Love Is Strange
The emotions unleashed by "Love Is Strange" are enormous. It is a patient and, ultimately, transcendent film.
The words “Disney” and “animation” fit together so firmly in the public mind that a feature-length cartoon from any other studio has tough going. If it's not Disney, somehow parents don't feel automatically compelled to load up the family van and head for the multiplex.
Warner Bros. has been trying to change that perception, and its “Space Jam,” starring Michael Jordan and Bugs Bunny, was a box-office hit, even though it didn't break through the magic $100 million domestic box-office ceiling. Now the studio is back again, with “Cats Don't Dance,” a cute animated musical about Danny the Song and Dance Cat, from Kokomo, Ind., who hops on a bus to Hollywood in search of stardom, circa 1939.
The movie lacks the strong plotting and vividly defined characters typical of Disney movies, and it doesn't start with the death of one or more parents, which seems more or less obligatory in the genre. It plays, indeed, more like an animated version of an old Hollywood musical (there are elements of “Singin' in the Rain,” and the late Gene Kelly is credited with the film's choreography).
The opening is right out of countless show-biz tales. Danny (voice by Scott Bakula) arrives in Hollywood with a seven-day plan that starts with getting an agent and ends with getting the girl. He quickly discovers the hard facts of life: Animal actors aren't much in demand, and humans get all the best jobs.
He's lucky to land a one-liner (“Meow”) in a new musical by Darla Dimple (voice by Ashley Peldon), legendary heroine of Mammoth Studios, where the formula for a box-office hit is “Simple! It's Dimple!” He works the meow up into an entire routine and is in the process of stealing the show when an ominous presence looms high above him: Max, Darla's butler (lifted here, accent and all, from Erich von Stroheim in “Sunset Boulevard”).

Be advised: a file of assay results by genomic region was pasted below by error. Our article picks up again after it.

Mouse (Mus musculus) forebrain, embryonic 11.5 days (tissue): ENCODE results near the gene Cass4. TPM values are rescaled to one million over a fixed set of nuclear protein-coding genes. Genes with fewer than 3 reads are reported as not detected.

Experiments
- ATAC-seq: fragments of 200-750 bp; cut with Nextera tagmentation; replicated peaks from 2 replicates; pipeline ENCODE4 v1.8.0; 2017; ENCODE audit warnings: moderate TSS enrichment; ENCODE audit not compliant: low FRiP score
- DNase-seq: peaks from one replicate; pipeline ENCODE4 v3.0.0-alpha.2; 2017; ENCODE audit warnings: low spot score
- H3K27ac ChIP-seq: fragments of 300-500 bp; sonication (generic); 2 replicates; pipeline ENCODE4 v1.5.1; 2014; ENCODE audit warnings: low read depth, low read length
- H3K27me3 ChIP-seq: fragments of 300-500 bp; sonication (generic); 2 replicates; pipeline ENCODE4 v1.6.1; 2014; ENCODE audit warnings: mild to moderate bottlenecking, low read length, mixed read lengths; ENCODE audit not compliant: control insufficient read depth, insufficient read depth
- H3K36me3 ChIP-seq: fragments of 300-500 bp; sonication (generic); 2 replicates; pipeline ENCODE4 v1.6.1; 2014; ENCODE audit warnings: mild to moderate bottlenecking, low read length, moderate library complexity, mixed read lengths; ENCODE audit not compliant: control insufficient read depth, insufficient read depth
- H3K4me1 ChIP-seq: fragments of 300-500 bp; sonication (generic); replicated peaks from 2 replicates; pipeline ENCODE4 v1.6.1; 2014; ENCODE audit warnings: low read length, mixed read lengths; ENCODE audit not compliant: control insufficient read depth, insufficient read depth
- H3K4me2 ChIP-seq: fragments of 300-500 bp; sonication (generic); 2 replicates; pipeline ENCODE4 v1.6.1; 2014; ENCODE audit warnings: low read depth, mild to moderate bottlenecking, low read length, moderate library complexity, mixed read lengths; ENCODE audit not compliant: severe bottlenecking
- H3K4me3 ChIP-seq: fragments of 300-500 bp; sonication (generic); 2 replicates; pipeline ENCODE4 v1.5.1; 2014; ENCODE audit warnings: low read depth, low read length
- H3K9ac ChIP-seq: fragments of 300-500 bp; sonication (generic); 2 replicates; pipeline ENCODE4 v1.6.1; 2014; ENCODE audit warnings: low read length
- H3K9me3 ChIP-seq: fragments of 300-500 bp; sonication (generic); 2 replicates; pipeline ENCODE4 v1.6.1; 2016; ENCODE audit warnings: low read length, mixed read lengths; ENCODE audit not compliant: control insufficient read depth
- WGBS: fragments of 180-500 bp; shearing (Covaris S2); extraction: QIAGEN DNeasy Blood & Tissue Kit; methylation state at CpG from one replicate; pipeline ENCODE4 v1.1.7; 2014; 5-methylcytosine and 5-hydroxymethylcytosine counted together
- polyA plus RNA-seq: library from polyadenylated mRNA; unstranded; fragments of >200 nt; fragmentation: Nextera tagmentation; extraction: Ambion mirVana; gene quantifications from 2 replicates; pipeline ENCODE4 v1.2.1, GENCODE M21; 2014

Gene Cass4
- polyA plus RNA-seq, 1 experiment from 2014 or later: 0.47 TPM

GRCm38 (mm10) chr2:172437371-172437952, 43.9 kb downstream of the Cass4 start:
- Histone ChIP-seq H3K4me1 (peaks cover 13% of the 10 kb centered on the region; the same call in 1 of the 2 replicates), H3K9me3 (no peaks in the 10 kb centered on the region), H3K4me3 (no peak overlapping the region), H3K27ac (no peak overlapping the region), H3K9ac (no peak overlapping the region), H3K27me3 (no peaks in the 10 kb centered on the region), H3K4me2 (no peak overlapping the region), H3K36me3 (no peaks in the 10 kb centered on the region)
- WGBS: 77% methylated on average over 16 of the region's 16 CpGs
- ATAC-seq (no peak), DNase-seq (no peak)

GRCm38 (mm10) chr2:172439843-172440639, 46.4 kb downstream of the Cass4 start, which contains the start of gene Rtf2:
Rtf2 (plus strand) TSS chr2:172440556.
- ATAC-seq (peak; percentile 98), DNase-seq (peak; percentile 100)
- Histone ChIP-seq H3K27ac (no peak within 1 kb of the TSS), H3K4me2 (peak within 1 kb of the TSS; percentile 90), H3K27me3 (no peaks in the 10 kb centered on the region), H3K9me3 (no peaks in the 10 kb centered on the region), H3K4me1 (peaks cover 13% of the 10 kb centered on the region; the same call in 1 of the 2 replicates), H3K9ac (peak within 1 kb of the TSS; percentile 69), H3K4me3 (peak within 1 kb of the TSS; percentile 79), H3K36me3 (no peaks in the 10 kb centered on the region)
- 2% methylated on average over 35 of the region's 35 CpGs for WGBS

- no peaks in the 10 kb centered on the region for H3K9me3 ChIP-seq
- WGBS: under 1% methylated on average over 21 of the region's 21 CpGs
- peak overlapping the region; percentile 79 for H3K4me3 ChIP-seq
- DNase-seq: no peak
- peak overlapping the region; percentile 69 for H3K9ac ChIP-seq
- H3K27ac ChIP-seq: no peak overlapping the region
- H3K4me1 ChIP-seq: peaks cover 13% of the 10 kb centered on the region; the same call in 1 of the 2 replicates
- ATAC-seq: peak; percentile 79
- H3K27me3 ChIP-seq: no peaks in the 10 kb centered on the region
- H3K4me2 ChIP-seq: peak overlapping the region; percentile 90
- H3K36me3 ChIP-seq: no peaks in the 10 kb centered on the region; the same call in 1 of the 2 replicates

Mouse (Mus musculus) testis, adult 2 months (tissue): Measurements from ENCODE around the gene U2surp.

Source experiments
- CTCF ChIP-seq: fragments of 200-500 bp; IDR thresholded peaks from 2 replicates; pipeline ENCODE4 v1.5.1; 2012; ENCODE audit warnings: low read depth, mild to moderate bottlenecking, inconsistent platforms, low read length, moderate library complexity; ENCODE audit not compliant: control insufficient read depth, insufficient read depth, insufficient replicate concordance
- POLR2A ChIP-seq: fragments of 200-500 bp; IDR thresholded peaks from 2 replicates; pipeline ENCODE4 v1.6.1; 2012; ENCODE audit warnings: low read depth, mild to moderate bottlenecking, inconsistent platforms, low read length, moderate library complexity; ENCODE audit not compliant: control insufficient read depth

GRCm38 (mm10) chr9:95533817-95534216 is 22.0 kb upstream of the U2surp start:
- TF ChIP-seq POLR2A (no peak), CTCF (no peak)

Danny makes some new friends, including Woolie (voice by John Rhys-Davies), the elephant who serves as Mammoth's mascot and spends his off-hours playing piano in the gypsy caravan that doubles as his home. (There's nice animation in a scene where his slightest movement causes his home to tremble alarmingly.) And he falls in love with Sawyer (voice by Jasmine Guy, songs by Natalie Cole), a veteran feline actress. But after Max gets him all but blacklisted in Hollywood, he grows disheartened and starts to go back home--only to change his mind, return and star in a triumphant impromptu production number at the premiere of Darla's new movie. Even the dreaded mogul L. B. Mammoth (voice by George Kennedy) is won over.
This scene, which mirrors “Singin' in the Rain” by making a new star at the cost of an older one, is well-handled with a lot of energy. And Mark Dindal (“The Rocketeer”), the film's director, creates a fresh look for the animation: not Disney, and not Looney Tunes, but a touch of Betty Boop and Max Fleischer.
“Cats Don't Dance” is not compelling and it's not a breakthrough, but on its own terms, it works well. Whether this will appeal to kids is debatable; the story involves a time and a subject they're not much interested in. But the songs by Randy Newman are catchy, the look is bright, the spirits are high and fans of Hollywood's golden age might find it engaging.
Note: The movie's curtain-raiser is “Pullet Surprise” (say it out loud), a brand-new six-minute cartoon produced by the legendary animator Chuck Jones and starring Foghorn Leghorn.
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